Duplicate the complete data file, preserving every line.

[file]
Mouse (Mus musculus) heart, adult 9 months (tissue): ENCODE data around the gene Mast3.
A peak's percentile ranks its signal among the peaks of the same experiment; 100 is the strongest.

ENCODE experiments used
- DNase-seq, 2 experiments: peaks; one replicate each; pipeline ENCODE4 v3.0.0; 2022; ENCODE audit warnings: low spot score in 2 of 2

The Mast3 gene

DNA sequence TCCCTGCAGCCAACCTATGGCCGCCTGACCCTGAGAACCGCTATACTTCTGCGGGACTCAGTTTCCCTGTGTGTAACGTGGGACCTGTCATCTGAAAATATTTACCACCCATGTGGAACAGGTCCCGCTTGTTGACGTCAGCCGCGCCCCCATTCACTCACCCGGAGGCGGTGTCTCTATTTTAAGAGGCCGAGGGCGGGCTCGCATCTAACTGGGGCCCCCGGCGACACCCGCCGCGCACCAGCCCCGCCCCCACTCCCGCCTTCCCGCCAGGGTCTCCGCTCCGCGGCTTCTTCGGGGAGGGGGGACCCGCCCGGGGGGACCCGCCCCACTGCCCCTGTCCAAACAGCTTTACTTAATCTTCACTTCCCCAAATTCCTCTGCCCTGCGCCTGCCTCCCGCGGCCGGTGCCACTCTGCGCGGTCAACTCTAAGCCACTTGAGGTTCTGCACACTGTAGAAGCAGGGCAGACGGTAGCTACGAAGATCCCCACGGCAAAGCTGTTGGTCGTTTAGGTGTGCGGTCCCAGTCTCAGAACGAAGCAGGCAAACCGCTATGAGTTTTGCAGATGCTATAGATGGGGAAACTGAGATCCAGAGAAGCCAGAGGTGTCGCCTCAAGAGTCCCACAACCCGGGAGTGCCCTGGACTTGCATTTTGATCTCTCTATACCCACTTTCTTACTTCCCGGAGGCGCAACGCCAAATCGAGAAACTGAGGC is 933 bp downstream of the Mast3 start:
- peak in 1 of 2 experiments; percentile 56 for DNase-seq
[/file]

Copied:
Mouse (Mus musculus) heart, adult 9 months (tissue): ENCODE data around the gene Mast3.
A peak's percentile ranks its signal among the peaks of the same experiment; 100 is the strongest.

ENCODE experiments used
- DNase-seq, 2 experiments: peaks; one replicate each; pipeline ENCODE4 v3.0.0; 2022; ENCODE audit warnings: low spot score in 2 of 2

The Mast3 gene

DNA sequence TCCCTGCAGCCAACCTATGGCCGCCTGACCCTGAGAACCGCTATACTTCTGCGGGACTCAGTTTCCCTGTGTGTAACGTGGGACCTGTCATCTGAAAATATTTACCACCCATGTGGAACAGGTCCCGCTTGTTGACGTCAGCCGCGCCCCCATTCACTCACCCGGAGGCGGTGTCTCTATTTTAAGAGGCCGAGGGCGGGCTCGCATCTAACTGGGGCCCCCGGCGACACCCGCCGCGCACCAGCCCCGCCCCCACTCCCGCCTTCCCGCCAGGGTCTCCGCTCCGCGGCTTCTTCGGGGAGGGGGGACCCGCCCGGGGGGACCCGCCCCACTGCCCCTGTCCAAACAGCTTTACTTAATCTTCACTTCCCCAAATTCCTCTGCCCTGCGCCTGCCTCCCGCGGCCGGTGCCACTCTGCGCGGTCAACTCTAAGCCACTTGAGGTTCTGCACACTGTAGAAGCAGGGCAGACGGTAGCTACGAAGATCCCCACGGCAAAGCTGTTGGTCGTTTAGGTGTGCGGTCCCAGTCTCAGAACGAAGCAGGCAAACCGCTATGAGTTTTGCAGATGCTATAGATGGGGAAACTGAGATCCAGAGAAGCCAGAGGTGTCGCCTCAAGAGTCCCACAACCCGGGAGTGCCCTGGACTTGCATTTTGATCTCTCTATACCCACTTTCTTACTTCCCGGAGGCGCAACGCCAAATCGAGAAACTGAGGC is 933 bp downstream of the Mast3 start:
- peak in 1 of 2 experiments; percentile 56 for DNase-seq